Tag: Villing v. Husseni

$85,000 Lumbar Facet Syndrome Non Pecuniary Award Survives Appeal

Reasons for judgement were released today by the BC Court of Appeal dismissing the appeal of an $85,000 non-pecuniary award for a chronic low back injury.
In today’s case (Villing v. Husseni) the Plaintiff was injured in 2010 in a collision caused by the Defendant.  She suffered a low back injury diagnosed as Lumbar Facet Syndrome.  In finding nothing wrong with the trial judge’s $85,000 assessment of non-pecuniary damages the BC Court of Appeal provided the following reasons:

[9]             Both parties commissioned expert reports on the nature of Ms. Villing’s injuries.  Dr. Pankaj Dhawan, a physiatrist, testified at trial for Ms. Villing.  Dr. Robin Rickards, an orthopaedic surgeon, testified for the defendant, Ms. Husseni.  Both experts diagnosed lumbar facet syndrome.  A patient with lumbar facet syndrome will often have pain triggered by rotation, lateral flexion, and extension of the involved spinal segment.  Ms. Villing experiences this type of chronic back pain.

[10]         Dr. Rickards recommended that she try medial branch blocks and radio frequency facet rhizotomy.  Medial branch blocks inject local anesthetic to temporarily freeze the nerve affecting the involved facet.  A rhizotomy involves the insertion of needle-like electrodes into the bases of the nerves of the involved facet, and the application of heat to destroy the subject nerves.  The rhizotomy would be performed if the medial branch blocks were successful.  These procedures would be performed under a local anesthetic in an outpatient department.  These procedures carry a high expectation of success, although success does not entail total and continuing relief.

[11]         A medial branch block requires no time off work.  A rhizotomy can be more uncomfortable and may result in increased back pain for 7‑10 days.  Time off work or work modification may be required.  In most cases, significant relief is experienced four to six weeks following treatment and the patient is expected to then return to full work duties and activities.

[40]         The appellant referred the Court to five decisions in support of its position that the $85,000 award for non‑pecuniary damages should be reduced to $50,000–$60,000.  Those cases were Engqvist v. Doyle, 2011 BCSC 1585 ($70,000 for a 70‑year-old plaintiff with similar injuries); Perry v. Ismail, 2012 BCSC 123 ($42,500 where there was delayed recovery for not following the advice of a physician); Burton v. Insurance Corporation of British Columbia, 2011 BCSC 653 ($35,000 for a moderate soft tissue injury, which after two-and-a-half years was expected to continue to improve); and Sandher v. Hogg, 2010 BCSC 1152 ($40,000 for continued pain of uncertain duration, which was reduced for failure to adhere to a recommended exercise regime).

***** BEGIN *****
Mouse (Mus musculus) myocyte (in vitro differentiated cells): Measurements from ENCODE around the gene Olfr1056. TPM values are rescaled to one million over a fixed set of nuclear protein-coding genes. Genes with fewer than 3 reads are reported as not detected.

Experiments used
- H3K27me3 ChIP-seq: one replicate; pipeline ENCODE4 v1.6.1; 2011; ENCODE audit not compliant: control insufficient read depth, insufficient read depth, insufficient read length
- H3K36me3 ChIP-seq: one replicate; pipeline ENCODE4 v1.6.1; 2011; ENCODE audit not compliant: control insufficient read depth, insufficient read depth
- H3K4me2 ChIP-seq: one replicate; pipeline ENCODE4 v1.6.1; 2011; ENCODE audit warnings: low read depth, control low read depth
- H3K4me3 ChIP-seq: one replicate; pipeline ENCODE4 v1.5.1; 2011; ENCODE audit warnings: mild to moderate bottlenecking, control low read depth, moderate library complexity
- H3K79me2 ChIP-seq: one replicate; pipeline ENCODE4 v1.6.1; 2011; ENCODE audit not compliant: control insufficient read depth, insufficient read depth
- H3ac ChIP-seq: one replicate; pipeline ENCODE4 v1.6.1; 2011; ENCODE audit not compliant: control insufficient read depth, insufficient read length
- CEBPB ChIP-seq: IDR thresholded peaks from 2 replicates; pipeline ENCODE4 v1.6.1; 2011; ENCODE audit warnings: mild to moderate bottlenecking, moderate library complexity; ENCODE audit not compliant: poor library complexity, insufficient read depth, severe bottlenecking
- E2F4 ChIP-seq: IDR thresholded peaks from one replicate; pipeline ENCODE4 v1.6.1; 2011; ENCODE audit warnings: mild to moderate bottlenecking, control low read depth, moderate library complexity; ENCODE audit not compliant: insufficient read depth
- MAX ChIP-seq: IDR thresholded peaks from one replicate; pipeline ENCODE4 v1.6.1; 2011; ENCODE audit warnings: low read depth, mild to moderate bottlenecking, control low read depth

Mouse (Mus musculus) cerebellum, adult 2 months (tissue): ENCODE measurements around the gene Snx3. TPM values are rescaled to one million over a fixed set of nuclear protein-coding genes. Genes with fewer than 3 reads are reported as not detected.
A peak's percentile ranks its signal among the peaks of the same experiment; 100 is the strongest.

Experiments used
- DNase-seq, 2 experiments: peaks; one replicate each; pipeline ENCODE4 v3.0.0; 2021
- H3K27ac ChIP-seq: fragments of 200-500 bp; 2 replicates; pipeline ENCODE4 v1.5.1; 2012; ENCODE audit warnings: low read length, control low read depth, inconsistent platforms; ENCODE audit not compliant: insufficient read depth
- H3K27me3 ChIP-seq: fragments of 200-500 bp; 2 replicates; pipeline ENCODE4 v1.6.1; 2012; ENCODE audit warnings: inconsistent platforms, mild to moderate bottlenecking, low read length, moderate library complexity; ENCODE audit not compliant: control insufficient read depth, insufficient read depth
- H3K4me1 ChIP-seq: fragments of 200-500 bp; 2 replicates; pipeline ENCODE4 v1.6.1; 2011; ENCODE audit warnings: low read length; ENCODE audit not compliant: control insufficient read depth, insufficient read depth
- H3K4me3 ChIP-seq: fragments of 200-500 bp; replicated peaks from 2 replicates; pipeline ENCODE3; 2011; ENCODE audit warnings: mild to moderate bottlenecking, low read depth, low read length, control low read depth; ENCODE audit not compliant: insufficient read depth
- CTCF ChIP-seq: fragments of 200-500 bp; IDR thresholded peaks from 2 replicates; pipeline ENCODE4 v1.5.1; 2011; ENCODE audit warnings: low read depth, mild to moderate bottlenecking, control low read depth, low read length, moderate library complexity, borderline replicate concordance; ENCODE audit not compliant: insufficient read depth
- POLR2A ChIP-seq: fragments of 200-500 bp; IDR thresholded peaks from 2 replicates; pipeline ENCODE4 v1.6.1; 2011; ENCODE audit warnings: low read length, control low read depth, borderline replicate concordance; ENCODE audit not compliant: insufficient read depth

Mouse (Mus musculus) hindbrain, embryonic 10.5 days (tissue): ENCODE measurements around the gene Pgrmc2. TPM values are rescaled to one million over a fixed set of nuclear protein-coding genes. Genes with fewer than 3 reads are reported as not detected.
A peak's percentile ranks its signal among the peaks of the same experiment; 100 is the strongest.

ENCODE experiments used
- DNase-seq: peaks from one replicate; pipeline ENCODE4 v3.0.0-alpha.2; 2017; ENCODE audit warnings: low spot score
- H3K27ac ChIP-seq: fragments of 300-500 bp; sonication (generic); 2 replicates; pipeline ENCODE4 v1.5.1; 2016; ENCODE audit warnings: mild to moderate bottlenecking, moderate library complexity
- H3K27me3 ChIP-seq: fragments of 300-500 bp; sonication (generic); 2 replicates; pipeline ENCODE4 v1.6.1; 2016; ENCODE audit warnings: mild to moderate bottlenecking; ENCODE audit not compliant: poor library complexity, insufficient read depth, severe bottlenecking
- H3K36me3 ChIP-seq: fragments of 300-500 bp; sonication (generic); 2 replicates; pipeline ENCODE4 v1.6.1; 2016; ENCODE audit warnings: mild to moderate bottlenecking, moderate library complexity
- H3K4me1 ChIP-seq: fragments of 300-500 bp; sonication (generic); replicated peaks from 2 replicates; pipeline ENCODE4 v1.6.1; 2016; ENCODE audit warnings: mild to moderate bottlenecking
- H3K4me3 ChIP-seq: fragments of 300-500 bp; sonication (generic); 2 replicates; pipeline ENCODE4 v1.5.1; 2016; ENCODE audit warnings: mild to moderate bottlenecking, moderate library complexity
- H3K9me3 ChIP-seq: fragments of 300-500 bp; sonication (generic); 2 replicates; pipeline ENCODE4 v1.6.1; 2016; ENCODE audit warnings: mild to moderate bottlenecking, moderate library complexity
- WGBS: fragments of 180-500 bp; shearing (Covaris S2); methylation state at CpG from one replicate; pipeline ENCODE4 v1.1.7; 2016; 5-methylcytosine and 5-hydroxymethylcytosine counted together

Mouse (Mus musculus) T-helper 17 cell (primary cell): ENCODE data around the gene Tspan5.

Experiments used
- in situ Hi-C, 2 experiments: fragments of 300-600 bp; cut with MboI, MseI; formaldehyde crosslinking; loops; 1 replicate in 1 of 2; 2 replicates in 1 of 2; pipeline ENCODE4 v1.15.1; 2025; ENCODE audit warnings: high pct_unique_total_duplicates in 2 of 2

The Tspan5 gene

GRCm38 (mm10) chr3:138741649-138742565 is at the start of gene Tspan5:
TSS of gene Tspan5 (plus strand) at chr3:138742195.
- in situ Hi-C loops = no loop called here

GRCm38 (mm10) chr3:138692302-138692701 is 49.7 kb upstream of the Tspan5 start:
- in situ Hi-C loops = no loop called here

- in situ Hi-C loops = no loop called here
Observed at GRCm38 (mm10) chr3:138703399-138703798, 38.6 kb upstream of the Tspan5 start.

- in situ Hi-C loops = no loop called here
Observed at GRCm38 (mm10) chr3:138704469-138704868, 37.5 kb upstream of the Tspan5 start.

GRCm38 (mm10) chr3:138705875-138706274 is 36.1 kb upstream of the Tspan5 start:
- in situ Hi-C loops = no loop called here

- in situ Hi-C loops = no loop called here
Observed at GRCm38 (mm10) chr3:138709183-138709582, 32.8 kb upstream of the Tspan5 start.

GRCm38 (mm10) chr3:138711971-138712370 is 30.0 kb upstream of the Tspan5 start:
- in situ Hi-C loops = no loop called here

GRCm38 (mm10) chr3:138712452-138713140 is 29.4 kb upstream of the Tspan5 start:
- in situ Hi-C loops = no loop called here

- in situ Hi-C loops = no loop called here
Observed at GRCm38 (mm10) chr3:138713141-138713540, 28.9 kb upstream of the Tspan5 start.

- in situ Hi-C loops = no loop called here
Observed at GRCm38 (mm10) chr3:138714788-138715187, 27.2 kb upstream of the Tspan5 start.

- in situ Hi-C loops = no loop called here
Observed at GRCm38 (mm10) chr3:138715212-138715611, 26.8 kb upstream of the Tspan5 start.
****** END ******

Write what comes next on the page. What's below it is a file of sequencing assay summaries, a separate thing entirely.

[41]         The respondent referred the Court to cases where young plaintiffs suffer chronic back pain, such as: Dickenson v. Passero, 2015 BCSC 908 ($100,000); Pett v. Pett, 2009 BCCA 232 ($85,000); Ruscheinski v. BiIn, 2011 BCSC 1263 ($85,000); Doho v. Melnikova, 2011 BCSC 703 ($80,000); Roberts v. Scribner, 2009 BCSC 1761 ($95,000); and Kirkham v. Richardson, 2014 BCSC 1068 ($120,000).  The respondent also referred to Engqvist v. Doyle ($70,000) as a case involving a similar injury, albeit a much older plaintiff.

[42]         An award of damages is a fact-finding exercise and attracts a deferential standard of review:  Ostrikoff v. Oliveira, 2015 BCCA 351 at paras. 2–3.  It is not for this Court to substitute its own opinion for that of the trial judge except where it can be said that the assessment is so inordinately high as to be wholly erroneous: Woelk v. Halvorson at 435–36.  While the award in the present case may be a generous one, I am unable to conclude that it is so inordinately high as to be wholly erroneous.  I would dismiss the second ground of appeal.

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ERIK
MAGRAKEN

Personal Injury Lawyer

When not writing the BC Injury Law Blog, Erik is the managing partner at MacIsaac & Company, based in Victoria, B.C. He is also involved with combative sports regulatory issues and authors the Combat Sports Law Blog.

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